KNOXVILLE, Tenn. – On April 22, 2021, DeShawn Whited, 23, of Knoxville, was arraigned before the Honorable Judge Debra C. Poplin, United States Magistrate Judge, in the Eastern District of Tennessee, for six counts of Hobbs Act Robbery, one count of carjacking, seven counts of brandishing a firearm in furtherance of a crime of violence, and one count of felon in possession of a firearm. Whited was indicted by a federal grand jury on March 17, 2021. Trial has been set for June 29, 2021, before the Honorable Judge Katherin Crytzer, United States District Judge, in the Eastern District of Tennessee.
The indictment alleges that, between December 2, 2020 and January 20, 2021, Whited robbed convenience stores and restaurants across Knoxville. The indictment also alleges that on January 20, 2021, Whited committed a carjacking when he stole a motorist’s car. The indictment alleges that Whited committed these crimes by brandishing a gun and threatening his victims.
If convicted for the Hobbs Act Robberies, the defendant faces up to 20 years imprisonment, a fine of up to $250,000, a term of supervised release of up to three years, any applicable forfeiture, and a $100 special assessment for each count of robbery. If convicted of the carjacking, the defendants faces up to 15 years of imprisonment, a fine of up to $250,000, three years of supervised release, and $100 special assessment. If convicted of brandishing a firearm in furtherance of a crime of violence, the defendant faces a mandatory minimum term of imprisonment of seven years up to life, which must be served consecutively to any term of imprisonment imposed for each count of brandishing a firearm. If convicted of felon in possession of a firearm, the defendant faces up to 10 years of imprisonment, a fine of up to $250,000, three years of supervised release, and $100 special assessment.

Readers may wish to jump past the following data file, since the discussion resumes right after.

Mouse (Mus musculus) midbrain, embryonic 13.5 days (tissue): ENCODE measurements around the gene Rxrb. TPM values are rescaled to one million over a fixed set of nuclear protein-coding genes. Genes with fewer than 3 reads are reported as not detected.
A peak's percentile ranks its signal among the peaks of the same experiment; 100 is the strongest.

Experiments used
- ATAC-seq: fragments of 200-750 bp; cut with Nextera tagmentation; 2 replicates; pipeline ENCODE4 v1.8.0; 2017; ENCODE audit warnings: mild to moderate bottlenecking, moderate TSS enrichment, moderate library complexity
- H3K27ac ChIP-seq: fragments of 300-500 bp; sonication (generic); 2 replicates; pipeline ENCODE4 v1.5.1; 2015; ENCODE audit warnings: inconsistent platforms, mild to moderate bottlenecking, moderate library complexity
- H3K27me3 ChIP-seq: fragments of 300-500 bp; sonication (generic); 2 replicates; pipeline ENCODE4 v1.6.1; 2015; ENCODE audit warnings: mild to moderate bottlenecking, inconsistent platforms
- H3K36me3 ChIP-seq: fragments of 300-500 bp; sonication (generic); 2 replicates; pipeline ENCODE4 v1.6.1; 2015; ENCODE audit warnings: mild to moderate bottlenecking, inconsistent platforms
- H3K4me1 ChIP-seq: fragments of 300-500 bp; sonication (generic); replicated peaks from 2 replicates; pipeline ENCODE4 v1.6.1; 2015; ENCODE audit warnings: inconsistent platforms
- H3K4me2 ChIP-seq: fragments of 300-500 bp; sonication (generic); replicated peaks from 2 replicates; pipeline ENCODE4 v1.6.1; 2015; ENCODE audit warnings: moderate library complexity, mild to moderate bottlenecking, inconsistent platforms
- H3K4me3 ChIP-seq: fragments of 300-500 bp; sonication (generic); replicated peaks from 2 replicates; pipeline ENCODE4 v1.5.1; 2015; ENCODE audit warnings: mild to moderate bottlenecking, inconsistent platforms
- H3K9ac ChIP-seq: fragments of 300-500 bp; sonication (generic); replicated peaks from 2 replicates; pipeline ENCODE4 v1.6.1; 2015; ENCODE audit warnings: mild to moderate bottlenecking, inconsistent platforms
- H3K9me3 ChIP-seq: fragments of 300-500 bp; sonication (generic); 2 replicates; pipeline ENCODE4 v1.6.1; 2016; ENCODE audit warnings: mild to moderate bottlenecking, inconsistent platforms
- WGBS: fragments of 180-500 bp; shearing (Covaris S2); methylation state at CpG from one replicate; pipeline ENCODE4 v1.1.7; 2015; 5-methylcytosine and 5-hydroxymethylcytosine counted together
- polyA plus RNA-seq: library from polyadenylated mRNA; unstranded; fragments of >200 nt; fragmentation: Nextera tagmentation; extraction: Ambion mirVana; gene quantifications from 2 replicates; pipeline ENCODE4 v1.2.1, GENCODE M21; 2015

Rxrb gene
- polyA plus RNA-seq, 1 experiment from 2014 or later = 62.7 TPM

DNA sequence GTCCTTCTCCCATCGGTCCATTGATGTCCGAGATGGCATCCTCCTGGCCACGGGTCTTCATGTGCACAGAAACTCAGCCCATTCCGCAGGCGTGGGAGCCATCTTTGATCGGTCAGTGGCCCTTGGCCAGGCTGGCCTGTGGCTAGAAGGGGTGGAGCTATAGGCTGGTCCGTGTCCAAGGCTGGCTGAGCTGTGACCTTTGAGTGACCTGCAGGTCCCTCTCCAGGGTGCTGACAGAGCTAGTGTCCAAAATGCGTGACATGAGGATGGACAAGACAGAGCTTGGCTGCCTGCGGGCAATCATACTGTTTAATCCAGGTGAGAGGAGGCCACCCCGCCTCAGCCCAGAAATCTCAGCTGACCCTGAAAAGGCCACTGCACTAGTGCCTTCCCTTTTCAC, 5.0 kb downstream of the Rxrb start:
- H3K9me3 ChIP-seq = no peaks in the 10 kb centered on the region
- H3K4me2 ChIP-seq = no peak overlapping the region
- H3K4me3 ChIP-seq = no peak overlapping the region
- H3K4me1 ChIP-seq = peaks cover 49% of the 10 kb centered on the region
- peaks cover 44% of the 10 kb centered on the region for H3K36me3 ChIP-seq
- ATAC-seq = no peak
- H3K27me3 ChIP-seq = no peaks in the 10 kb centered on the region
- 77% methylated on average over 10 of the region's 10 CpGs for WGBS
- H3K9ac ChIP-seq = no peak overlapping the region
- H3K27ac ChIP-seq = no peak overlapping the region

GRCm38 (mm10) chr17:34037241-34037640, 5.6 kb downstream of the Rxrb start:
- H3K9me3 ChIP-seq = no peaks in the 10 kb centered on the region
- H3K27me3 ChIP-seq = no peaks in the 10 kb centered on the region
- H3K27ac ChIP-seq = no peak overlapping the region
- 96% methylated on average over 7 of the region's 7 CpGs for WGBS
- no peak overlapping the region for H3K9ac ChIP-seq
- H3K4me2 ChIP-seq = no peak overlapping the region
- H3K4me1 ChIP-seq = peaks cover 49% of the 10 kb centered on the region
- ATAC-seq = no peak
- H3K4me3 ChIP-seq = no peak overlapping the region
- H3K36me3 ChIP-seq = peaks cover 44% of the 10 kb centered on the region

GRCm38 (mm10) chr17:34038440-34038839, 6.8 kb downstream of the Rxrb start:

The arrangement was announced by Acting United States Attorney for the Eastern District of Tennessee Francis M. Hamilton III.
The investigation was led by the Federal Bureau of Investigation, Knoxville Division, the Knoxville Police Department, and the Knox County Sheriff’s Office.
Assistant United States Attorney Alan S. Kirk will represent the United States.
This case was brought as part of Project Safe Neighborhoods (PSN), a comprehensive national strategy that creates local partnerships with law enforcement agencies to effectively enforce existing gun laws. It provides more options to prosecutors, allowing them to utilize local, state, and federal laws to ensure that criminals who commit gun crime face tough sentences. PSN gives each federal district the flexibility it needs to focus on individual challenges that a specific community faces.
Members of the public are reminded that an indictment constitutes only charges and that every person is presumed innocent until his or her guilt has been proven beyond a reasonable doubt.